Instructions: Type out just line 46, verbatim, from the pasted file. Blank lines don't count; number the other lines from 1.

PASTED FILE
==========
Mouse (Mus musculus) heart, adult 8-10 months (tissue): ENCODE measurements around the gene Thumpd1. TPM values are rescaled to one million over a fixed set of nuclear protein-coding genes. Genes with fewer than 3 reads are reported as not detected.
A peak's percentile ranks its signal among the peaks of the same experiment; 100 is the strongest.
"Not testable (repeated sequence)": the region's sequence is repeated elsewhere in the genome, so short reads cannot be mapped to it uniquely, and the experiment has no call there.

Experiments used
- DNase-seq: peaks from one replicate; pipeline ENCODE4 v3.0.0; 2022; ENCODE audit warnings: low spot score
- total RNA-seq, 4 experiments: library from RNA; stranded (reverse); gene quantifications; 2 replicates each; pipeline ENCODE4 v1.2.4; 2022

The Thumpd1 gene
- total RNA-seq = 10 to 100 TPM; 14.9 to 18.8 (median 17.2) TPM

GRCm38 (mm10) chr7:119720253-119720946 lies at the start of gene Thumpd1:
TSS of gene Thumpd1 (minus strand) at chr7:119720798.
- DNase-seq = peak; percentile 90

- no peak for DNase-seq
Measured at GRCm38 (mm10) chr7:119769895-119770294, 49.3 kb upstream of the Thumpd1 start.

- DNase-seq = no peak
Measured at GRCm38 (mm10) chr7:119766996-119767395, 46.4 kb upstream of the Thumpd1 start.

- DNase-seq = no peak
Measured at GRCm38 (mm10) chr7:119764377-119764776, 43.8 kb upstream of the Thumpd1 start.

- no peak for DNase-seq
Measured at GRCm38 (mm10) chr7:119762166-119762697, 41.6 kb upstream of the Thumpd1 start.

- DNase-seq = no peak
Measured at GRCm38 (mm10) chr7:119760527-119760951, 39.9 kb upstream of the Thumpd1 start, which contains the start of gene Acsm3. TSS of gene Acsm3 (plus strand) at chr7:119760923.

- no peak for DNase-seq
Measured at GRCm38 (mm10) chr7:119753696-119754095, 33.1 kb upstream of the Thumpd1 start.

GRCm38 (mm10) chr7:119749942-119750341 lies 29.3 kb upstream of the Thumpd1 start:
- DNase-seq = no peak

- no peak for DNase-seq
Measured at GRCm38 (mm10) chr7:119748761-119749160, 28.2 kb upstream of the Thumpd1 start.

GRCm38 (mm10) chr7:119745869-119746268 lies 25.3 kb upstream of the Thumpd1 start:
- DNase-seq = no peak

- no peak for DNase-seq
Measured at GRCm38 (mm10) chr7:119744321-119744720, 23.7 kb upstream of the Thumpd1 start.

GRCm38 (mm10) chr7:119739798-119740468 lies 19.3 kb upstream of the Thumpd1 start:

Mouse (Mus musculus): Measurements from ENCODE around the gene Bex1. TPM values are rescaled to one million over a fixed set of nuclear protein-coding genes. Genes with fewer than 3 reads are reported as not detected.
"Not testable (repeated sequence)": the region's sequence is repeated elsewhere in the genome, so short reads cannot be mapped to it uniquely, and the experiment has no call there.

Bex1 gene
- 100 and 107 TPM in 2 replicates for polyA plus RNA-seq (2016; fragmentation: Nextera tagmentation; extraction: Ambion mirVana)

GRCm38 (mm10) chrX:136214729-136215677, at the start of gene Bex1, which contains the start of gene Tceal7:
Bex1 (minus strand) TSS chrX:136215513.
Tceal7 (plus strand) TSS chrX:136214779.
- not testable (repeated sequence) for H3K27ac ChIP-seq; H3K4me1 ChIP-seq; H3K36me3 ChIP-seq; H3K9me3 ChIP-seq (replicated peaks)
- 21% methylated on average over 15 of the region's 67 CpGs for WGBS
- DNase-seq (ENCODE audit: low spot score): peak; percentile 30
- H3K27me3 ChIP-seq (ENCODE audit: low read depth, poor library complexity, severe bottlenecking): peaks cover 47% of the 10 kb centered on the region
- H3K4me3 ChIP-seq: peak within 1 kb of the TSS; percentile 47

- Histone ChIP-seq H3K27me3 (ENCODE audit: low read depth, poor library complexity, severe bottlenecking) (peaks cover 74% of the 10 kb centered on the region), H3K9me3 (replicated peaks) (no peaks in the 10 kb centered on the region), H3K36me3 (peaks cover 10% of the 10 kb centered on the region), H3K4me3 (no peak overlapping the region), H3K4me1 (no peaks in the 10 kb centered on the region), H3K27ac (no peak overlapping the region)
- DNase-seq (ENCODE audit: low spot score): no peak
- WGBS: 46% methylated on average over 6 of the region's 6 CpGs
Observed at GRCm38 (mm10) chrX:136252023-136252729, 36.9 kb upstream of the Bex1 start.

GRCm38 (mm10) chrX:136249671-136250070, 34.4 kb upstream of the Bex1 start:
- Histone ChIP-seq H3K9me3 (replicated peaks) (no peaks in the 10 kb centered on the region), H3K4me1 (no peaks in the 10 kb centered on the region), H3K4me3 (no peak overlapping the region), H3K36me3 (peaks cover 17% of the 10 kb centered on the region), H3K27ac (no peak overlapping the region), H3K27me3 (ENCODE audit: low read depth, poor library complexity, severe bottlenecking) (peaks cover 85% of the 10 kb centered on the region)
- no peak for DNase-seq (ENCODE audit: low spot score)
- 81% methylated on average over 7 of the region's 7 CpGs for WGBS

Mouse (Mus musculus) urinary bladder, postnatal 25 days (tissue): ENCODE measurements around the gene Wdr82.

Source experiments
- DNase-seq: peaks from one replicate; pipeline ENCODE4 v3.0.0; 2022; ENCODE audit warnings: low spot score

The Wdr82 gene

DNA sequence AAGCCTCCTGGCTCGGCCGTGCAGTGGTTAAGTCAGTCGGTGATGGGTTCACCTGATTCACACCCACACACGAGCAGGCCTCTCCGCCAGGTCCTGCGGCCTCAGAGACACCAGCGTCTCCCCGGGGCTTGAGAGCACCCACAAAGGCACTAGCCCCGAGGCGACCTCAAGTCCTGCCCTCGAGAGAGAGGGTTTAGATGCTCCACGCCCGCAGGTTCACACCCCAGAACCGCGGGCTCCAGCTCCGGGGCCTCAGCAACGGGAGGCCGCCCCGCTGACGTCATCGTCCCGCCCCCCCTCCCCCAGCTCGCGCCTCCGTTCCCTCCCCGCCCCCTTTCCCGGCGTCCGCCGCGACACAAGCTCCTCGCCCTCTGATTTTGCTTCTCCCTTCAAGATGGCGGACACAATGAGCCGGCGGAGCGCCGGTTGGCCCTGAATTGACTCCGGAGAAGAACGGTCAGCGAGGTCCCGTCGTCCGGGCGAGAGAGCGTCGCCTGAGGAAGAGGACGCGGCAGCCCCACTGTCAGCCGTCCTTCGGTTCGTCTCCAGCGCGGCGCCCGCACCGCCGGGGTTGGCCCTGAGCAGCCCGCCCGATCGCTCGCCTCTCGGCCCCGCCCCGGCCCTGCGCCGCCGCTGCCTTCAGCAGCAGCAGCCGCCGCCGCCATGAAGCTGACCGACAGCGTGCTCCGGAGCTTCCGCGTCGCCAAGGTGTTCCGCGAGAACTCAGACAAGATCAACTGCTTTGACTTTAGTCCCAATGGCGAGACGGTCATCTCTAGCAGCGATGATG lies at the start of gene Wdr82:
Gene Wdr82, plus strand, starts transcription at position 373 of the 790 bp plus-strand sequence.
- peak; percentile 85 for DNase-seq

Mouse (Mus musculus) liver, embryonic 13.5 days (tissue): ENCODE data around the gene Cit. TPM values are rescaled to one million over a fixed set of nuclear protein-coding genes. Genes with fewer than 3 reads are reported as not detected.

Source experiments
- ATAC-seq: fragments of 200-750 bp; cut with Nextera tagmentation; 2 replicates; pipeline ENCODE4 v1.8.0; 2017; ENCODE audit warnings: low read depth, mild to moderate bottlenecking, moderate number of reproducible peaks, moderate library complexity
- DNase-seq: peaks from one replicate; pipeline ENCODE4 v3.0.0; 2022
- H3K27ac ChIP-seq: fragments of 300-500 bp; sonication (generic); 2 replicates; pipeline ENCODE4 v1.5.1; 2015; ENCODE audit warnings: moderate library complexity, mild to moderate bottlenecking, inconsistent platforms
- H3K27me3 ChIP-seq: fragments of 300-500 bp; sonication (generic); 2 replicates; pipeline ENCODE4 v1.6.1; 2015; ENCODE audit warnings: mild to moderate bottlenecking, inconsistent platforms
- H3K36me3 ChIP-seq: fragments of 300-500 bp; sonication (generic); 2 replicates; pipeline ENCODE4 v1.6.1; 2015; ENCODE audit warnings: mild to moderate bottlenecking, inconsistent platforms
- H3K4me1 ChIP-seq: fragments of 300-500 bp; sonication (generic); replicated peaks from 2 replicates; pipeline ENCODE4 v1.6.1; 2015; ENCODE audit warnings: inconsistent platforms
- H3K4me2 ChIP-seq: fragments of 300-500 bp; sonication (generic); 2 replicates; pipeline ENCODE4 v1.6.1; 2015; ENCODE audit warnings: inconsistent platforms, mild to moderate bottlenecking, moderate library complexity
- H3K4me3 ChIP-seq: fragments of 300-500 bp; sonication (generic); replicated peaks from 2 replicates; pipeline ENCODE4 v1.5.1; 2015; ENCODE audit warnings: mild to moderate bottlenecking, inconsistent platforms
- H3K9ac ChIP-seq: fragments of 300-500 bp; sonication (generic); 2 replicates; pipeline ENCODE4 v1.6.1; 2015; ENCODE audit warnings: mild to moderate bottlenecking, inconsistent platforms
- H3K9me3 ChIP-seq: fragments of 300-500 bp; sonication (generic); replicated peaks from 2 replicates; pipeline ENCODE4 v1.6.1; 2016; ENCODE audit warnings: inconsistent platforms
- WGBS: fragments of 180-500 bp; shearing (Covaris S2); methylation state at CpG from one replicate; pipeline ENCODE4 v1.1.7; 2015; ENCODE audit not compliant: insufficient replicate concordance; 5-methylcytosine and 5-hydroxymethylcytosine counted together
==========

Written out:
- DNase-seq (ENCODE audit: low spot score): no peak